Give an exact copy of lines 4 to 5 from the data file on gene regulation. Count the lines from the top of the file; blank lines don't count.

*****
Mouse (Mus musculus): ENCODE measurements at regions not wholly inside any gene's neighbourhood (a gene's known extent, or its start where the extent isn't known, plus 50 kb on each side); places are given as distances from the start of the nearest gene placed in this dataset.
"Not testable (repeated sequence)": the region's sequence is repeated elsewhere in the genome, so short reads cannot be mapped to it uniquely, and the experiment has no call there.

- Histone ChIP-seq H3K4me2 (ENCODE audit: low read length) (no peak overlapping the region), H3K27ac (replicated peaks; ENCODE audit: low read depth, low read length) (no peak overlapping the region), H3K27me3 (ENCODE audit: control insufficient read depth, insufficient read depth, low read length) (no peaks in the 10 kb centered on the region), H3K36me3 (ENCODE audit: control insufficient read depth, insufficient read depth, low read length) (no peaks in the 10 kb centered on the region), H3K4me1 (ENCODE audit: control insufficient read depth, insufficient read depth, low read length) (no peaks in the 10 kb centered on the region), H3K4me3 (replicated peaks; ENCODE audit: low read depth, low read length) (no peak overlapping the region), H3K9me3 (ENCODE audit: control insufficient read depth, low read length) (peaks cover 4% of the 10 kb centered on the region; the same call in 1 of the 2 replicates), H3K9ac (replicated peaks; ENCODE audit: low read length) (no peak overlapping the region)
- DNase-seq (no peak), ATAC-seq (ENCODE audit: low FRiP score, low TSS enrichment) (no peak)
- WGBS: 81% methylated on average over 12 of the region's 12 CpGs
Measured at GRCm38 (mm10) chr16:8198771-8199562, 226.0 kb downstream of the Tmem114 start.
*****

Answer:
- DNase-seq (no peak), ATAC-seq (ENCODE audit: low FRiP score, low TSS enrichment) (no peak)
- WGBS: 81% methylated on average over 12 of the region's 12 CpGs